Top 5 Ways to Avoid ISANIBAKBO

ISANIBAKBO – I Studied Abroad and Now I’m Back and Kinda Bummed Out

Did you just spend the time of your life on an amazing program abroad and now you’re back and unsure of what to do? Everything back home might feel unchanged and now, all of a sudden, you are put back into an old routine. Except: you’re a completely different person. Post-study-abroad-blues is a real thing and affects many returnees. Here are 5 tips to help you out.

When students get to their study abroad destinations, they tend to wrestle with comparing it to their home country to try to understand the culture shock they are experiencing. Do you remember that feeling? The same thing happens when you return home, just the other way around, as you experience reverse culture shock. Just like when you first arrived, the way through it is in the middle place: try not to hate it or love it, just accept the differences.

1. Stay in Contact
Keep the conversation going. Reach out to everyone you made a connection with while abroad. Your host family, international friends, professors, USAC staff, and many others will want to know how you are doing and how life is different after being abroad. In talking to people you met while abroad, you will be able to remember and cherish the great moments you had as well as find support and empathy from other USAC students who may be feeling the same way as you.

2. Practice the Language/Keep the Culture
You may have made great strides in learning a new language while abroad: you may be feeling down because you aren’t regularly practicing it. Find a conversation partner, watch movies, listen to music in that language and don’t forget all the effort you put into learning it. If you don’t have language skills to focus on, keep something from or about that place near your heart. Try to implement tea time or fika traditions, even in your home country.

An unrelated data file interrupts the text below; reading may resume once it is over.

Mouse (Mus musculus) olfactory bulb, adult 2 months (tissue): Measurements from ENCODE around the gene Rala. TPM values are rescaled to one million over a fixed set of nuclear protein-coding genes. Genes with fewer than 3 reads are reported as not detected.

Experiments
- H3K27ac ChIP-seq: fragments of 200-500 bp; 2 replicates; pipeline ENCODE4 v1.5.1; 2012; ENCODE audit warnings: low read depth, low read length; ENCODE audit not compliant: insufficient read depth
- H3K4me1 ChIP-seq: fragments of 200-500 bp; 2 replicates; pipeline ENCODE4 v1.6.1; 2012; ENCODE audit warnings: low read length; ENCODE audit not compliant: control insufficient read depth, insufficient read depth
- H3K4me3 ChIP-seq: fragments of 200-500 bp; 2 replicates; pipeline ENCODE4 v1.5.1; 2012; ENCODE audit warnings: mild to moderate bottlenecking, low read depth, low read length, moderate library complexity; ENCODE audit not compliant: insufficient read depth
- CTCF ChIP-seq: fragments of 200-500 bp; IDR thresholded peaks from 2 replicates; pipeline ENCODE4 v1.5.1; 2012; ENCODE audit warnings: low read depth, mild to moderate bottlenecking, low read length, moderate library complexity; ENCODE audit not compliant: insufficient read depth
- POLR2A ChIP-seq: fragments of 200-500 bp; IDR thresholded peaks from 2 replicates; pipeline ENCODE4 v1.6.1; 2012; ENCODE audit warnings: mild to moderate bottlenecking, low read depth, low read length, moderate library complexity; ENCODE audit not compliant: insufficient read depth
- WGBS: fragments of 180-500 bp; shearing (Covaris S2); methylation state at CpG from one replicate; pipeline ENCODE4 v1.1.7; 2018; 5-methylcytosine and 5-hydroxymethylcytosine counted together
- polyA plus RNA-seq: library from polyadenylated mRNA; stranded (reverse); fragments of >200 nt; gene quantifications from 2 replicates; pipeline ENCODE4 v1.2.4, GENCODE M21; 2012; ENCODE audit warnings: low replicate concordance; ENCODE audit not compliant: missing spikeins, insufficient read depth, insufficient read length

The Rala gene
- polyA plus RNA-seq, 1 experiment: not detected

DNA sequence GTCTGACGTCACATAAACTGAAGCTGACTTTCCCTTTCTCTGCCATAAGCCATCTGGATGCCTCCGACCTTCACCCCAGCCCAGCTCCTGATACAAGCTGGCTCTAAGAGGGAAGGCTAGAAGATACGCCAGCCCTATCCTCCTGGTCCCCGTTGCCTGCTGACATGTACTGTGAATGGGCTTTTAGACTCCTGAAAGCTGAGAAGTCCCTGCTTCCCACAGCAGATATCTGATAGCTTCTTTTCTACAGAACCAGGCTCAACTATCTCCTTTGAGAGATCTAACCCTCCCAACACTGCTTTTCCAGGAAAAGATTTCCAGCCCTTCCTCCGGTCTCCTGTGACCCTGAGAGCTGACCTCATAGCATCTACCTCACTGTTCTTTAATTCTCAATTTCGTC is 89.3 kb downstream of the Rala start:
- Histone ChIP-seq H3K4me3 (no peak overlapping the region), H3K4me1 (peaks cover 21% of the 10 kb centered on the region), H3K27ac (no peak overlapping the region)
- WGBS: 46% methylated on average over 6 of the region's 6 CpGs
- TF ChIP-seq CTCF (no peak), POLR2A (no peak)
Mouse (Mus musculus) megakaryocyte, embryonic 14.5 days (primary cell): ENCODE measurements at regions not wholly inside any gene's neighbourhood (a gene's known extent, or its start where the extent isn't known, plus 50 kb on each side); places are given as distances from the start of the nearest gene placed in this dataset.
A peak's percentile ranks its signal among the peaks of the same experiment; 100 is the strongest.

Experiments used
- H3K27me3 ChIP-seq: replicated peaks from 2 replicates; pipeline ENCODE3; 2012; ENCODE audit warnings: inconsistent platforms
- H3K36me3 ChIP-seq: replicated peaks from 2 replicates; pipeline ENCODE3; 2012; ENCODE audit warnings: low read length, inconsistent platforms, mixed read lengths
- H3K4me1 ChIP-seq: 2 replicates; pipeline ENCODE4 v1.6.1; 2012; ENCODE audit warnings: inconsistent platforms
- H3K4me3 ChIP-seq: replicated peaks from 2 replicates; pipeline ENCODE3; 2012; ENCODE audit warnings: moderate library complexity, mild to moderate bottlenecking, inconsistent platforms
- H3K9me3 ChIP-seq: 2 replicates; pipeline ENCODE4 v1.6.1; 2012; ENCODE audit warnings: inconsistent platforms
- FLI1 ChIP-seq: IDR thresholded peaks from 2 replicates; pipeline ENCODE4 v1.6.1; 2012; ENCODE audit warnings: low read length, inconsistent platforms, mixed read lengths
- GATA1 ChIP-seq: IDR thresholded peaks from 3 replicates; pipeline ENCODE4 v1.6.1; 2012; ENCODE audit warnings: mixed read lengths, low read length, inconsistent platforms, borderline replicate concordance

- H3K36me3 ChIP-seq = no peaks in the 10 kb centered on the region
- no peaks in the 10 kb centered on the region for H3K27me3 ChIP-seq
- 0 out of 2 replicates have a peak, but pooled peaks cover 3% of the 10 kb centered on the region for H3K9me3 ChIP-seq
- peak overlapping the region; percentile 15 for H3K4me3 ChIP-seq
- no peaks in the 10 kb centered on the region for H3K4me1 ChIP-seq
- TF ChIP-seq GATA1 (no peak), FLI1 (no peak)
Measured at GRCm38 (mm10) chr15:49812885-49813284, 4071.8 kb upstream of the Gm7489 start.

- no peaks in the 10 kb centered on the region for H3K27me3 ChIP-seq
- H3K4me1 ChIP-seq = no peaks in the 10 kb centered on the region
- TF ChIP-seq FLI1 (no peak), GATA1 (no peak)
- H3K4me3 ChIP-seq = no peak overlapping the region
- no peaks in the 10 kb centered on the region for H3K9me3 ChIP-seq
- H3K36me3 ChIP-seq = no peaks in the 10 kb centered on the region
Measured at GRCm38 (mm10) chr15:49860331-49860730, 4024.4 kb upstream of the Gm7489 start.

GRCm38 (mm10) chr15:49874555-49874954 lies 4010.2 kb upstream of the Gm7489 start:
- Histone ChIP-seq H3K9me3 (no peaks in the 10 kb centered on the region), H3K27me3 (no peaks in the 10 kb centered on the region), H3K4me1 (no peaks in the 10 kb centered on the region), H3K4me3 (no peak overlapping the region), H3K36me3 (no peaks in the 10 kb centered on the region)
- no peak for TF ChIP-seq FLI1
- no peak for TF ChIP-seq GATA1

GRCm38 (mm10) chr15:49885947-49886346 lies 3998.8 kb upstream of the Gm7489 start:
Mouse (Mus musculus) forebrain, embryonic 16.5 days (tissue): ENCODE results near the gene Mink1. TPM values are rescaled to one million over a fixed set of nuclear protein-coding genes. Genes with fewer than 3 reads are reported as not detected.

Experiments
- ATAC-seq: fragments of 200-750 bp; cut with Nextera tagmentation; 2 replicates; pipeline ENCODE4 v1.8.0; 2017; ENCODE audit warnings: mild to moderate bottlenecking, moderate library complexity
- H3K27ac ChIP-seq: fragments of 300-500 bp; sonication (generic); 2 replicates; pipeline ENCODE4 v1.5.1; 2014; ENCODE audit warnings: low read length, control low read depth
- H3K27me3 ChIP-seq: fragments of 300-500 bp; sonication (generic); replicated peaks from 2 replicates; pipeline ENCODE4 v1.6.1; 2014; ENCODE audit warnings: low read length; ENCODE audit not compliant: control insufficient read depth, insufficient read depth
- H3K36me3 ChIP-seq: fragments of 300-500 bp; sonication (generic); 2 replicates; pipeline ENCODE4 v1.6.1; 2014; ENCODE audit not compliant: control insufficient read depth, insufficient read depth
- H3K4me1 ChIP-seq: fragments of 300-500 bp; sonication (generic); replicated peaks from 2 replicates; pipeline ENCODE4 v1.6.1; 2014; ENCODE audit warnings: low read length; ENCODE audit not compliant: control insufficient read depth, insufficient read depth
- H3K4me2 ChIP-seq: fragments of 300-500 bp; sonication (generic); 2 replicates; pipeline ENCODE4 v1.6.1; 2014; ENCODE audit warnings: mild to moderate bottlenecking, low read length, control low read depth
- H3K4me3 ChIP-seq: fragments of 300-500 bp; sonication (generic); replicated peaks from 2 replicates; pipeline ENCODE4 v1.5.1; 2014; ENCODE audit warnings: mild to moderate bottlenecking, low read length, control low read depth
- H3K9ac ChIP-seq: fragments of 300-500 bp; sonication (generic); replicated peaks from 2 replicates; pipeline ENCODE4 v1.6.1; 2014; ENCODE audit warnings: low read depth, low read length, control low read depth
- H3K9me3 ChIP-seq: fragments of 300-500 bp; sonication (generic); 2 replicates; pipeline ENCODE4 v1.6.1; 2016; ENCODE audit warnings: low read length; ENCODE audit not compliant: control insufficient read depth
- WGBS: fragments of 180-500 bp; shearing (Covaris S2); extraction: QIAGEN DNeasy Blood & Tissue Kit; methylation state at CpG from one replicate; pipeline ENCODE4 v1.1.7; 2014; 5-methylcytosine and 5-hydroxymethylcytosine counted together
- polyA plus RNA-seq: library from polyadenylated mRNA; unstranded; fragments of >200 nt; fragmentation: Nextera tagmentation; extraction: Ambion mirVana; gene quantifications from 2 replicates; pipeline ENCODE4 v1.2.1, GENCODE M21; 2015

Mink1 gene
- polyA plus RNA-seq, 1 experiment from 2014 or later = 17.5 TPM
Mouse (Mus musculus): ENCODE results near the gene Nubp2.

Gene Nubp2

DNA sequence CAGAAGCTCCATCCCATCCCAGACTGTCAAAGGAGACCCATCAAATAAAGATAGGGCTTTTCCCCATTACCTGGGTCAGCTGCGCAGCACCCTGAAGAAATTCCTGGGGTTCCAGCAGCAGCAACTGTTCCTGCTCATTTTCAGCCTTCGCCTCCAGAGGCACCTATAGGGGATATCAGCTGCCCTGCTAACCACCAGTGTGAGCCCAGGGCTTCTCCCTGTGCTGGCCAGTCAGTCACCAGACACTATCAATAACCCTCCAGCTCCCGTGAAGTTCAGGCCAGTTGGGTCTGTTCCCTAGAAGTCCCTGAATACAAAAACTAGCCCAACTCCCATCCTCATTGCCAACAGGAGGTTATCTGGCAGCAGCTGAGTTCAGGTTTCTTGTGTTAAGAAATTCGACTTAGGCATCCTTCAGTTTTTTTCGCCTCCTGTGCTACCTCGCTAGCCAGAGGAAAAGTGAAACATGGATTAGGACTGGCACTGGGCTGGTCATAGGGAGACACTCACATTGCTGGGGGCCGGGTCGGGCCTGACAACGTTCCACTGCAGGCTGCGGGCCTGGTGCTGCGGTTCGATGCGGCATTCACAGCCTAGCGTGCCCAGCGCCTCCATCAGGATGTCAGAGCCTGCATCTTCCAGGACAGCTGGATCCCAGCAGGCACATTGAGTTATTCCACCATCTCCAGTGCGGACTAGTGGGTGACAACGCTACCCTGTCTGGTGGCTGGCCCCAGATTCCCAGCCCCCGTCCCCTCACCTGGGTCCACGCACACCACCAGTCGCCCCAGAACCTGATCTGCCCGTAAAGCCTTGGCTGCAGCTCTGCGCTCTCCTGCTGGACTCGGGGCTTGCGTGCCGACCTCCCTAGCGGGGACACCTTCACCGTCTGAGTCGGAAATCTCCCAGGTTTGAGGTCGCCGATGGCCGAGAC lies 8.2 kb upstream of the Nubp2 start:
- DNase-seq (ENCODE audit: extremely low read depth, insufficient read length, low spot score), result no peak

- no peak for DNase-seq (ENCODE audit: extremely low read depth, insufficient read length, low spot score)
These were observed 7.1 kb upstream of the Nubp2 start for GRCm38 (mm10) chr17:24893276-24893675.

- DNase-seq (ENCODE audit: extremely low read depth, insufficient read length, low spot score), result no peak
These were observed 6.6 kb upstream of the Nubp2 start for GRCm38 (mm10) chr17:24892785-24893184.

3. Be Patient with your Home Team
Maybe it will help to look at your family and friends with the same lenses you used abroad with your host family and new friends there. You may not know what you want from your home team of family and friends — or know how to ask for it. Remember it took you a semester to figure out how different countries and cultures can be — it’s likely something you are still figuring out, right? Remember it may take your home team some time to catch up to you. Remember that you are un-learning/re-learning your home culture. It’s okay to be in that middle, messy place together.

4. Feel all the Feelings
Struggle can be a good thing. We all know the timeless adage of “better to have loved and lost than to never have loved at all.” The same idea rings true in this situation. You gained many new friends, went on unrivaled adventures, ate really weird things, and learned an immense amount. The experience of studying abroad often feels too short. What feels hard or challenging is also a good reminder of just how important this has been for you — cherish and remember all of those small moments that you miss and wish you could repeat.

5. Having Two Homes
The French word dépaysement is the feeling you get when you become less attached to your home country. This feeling has two effects; you feel less like a citizen of your home country and more like a citizen of your study abroad country. Rather than taking that as a negative, realize the positives! You are a diplomat to another country and now have two places that you, at one time or another, refer to as your “home.”

Anyone will tell you that studying abroad is worth it — even in the midst of figuring out what to do when you’re in the midst of ISANIBAKBO.

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